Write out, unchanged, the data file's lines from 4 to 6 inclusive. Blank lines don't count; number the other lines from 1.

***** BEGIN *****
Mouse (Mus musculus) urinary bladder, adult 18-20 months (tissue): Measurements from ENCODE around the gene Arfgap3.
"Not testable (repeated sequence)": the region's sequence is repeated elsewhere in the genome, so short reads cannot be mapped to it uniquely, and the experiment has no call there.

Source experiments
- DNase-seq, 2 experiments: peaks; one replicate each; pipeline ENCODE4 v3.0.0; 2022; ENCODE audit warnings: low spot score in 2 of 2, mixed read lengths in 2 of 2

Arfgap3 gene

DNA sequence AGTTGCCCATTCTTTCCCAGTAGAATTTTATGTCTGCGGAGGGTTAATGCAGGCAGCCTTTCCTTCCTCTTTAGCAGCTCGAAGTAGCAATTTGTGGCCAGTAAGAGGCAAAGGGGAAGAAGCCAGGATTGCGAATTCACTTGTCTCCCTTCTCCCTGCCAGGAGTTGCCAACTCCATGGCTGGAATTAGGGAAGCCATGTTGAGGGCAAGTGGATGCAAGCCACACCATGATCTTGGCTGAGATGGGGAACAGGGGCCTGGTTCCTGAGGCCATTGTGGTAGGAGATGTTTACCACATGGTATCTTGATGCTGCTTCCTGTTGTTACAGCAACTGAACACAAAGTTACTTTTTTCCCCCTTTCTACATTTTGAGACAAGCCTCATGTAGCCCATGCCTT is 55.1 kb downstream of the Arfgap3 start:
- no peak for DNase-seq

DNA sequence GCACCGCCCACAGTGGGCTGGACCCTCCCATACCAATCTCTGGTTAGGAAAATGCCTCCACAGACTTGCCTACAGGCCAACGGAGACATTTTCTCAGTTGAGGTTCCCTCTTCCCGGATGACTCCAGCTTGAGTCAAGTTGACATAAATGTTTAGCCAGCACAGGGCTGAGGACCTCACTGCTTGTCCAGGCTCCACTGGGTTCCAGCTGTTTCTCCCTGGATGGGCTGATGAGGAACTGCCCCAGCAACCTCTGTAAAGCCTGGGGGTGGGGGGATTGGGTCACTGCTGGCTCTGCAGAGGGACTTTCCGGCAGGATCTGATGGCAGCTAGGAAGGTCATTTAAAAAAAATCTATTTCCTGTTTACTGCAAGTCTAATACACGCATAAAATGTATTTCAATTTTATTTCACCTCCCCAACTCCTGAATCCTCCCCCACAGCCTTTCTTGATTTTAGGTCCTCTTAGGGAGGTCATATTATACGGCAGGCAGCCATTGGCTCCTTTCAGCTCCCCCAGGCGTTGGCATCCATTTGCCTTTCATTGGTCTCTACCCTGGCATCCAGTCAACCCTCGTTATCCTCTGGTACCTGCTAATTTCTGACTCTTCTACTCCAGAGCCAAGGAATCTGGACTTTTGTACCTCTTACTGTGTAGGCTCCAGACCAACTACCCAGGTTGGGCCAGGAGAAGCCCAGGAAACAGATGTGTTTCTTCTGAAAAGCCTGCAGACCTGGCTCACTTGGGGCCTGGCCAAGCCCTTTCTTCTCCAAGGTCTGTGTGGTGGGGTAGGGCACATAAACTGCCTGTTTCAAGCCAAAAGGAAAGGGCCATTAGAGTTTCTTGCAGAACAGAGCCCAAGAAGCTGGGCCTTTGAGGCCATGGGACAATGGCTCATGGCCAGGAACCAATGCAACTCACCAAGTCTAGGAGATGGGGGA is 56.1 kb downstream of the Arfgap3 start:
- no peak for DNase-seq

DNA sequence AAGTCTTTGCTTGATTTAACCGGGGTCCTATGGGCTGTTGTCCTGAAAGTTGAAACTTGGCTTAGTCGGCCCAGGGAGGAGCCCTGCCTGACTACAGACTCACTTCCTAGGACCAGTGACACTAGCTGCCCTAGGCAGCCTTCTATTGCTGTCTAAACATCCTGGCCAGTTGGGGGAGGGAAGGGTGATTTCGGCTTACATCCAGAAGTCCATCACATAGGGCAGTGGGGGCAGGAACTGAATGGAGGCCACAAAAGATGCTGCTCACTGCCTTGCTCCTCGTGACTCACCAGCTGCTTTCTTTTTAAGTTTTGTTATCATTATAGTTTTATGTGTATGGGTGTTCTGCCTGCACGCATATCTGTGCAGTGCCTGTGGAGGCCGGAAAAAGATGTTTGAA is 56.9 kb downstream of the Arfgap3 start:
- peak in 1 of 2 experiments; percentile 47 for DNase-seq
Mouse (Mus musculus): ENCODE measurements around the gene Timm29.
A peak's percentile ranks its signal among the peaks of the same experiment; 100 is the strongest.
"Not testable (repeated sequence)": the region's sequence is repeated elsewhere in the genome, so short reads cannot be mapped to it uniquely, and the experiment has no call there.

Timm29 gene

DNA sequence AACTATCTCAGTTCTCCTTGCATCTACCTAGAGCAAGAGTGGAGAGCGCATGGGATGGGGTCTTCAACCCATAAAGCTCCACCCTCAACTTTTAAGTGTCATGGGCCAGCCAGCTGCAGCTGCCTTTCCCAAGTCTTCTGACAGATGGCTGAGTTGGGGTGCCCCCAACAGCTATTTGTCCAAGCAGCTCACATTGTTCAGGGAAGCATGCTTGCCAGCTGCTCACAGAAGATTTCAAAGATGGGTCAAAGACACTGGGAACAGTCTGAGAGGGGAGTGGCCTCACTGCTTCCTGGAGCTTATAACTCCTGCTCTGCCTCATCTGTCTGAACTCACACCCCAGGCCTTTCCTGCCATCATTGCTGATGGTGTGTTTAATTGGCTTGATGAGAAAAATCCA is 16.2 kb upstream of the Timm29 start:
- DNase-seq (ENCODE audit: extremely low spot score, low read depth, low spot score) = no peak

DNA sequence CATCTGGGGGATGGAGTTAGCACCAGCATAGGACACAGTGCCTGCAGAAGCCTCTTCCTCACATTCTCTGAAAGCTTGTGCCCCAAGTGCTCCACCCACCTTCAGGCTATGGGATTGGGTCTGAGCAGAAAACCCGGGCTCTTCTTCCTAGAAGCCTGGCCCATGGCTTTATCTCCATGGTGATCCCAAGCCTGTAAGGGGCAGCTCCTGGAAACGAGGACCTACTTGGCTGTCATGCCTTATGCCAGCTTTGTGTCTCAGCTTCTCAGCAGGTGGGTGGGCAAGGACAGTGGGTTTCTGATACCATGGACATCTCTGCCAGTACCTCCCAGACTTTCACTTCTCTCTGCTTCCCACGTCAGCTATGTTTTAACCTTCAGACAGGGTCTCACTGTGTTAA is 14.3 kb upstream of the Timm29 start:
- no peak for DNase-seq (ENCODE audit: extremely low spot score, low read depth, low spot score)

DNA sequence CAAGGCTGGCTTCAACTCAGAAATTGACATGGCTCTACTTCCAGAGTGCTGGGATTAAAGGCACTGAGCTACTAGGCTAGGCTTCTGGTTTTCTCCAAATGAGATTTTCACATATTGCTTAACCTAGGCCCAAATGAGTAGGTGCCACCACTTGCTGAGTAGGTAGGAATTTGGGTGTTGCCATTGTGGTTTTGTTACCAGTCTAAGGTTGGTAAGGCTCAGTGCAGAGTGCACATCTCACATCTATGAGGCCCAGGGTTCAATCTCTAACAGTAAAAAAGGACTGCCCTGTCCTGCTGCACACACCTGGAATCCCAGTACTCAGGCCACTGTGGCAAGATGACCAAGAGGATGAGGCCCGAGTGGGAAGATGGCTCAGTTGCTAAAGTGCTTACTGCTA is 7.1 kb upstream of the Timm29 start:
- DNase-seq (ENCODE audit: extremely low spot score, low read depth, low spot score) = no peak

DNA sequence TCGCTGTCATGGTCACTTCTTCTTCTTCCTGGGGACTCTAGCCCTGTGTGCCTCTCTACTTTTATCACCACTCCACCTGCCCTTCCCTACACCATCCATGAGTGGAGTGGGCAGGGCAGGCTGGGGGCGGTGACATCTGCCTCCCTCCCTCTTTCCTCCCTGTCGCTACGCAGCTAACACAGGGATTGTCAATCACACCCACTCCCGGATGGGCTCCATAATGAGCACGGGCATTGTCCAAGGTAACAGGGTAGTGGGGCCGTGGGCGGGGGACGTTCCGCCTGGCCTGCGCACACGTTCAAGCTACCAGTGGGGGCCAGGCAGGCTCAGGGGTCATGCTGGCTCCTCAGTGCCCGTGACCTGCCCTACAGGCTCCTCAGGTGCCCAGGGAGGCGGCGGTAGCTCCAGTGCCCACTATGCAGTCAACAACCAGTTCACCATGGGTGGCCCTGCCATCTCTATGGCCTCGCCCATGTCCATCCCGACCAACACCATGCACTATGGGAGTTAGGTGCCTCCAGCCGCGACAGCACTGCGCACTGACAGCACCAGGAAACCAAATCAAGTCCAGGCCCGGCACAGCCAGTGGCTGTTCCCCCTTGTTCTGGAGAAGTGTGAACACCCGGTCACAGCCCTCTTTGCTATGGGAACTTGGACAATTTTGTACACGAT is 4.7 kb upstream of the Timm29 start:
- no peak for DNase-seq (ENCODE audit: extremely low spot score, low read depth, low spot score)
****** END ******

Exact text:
- DNase-seq, 2 experiments: peaks; one replicate each; pipeline ENCODE4 v3.0.0; 2022; ENCODE audit warnings: low spot score in 2 of 2, mixed read lengths in 2 of 2

Arfgap3 gene

DNA sequence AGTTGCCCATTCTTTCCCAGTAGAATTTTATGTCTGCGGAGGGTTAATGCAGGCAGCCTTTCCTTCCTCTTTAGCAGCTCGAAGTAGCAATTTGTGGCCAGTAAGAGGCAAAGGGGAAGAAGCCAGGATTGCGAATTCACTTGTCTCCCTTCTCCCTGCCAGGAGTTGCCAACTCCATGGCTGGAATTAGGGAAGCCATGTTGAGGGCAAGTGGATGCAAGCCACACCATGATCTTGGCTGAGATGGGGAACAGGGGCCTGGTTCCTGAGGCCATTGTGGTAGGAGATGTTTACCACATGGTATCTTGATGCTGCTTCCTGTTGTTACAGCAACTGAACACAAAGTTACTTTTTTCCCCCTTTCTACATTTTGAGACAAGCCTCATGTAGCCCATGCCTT is 55.1 kb downstream of the Arfgap3 start: